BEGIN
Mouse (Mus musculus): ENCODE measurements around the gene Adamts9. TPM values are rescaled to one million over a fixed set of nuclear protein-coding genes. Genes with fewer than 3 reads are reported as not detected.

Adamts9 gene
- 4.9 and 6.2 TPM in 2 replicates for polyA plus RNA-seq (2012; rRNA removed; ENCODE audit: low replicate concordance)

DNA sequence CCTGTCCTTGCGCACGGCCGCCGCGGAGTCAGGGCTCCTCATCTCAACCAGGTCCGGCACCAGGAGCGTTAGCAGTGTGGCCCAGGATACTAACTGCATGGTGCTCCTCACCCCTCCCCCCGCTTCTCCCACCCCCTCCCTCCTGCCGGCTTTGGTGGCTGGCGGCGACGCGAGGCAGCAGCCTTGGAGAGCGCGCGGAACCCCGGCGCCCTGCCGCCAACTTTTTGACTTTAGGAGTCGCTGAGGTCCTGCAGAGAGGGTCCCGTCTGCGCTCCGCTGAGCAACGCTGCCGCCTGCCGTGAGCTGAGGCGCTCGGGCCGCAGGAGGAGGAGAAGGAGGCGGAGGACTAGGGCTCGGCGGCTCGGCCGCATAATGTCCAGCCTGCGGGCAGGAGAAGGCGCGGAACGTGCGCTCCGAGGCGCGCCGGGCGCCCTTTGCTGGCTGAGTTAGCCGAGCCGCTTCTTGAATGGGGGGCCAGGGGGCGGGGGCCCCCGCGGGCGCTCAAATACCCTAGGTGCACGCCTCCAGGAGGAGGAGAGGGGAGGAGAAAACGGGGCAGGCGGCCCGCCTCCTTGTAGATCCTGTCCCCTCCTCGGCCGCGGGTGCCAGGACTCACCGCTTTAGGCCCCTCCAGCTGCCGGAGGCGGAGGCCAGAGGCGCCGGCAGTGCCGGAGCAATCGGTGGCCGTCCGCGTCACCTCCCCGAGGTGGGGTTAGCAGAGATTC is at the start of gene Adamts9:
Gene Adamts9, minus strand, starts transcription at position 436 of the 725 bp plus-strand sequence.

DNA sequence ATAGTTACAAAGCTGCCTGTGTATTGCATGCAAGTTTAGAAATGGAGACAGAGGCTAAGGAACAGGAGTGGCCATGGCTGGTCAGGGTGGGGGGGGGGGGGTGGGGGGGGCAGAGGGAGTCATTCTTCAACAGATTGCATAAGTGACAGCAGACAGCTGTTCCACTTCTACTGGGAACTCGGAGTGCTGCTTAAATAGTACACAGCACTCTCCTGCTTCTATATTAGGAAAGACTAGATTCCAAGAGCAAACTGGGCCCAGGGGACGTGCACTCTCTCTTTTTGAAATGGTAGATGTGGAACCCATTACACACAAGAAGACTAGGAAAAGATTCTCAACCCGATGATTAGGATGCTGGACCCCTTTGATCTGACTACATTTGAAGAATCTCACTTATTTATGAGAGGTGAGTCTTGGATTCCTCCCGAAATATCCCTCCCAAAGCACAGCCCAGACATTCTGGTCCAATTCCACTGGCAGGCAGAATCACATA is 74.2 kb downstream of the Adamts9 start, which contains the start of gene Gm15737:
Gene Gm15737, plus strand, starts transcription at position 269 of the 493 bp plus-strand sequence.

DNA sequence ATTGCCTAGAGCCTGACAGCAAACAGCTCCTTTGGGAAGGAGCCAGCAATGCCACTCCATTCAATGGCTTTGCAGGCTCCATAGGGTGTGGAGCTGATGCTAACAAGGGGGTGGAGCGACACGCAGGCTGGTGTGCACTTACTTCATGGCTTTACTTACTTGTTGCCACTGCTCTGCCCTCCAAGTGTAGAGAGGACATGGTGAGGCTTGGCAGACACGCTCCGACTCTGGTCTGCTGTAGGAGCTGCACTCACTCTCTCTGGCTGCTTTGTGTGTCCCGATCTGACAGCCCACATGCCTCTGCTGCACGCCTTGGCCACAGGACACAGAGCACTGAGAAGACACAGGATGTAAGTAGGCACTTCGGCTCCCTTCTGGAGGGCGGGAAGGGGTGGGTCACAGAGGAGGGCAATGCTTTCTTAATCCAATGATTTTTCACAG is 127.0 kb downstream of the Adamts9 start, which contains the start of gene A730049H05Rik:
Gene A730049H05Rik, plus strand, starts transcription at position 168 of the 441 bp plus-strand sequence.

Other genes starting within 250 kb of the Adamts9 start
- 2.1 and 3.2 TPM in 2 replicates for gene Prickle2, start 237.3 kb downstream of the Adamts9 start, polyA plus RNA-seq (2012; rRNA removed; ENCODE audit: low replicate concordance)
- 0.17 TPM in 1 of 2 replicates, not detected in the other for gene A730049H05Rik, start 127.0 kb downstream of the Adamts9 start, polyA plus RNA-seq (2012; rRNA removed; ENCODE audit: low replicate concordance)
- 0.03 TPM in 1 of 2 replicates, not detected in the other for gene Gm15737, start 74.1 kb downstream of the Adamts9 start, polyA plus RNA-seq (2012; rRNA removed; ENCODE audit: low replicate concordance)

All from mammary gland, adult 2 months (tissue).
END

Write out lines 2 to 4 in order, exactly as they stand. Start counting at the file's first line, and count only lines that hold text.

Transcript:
Adamts9 gene
- 4.9 and 6.2 TPM in 2 replicates for polyA plus RNA-seq (2012; rRNA removed; ENCODE audit: low replicate concordance)

DNA sequence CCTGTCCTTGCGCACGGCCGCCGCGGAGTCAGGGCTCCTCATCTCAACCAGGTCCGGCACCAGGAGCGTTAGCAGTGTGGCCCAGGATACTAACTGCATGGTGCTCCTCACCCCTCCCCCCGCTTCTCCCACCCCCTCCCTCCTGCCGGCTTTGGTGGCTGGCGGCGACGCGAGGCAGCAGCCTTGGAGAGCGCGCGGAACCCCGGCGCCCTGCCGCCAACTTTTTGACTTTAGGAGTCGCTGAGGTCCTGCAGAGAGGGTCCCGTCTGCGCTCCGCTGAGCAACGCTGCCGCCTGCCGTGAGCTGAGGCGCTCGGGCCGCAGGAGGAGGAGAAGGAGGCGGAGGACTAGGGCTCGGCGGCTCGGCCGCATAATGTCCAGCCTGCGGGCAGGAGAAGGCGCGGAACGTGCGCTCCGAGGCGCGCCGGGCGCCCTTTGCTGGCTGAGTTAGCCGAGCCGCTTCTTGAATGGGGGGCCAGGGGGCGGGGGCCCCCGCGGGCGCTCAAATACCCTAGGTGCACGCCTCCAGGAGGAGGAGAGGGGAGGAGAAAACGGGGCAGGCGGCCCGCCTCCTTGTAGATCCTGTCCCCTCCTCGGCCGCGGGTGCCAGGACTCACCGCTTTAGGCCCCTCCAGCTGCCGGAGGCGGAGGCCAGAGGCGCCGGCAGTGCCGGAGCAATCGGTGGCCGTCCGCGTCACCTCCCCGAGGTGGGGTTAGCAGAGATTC is at the start of gene Adamts9: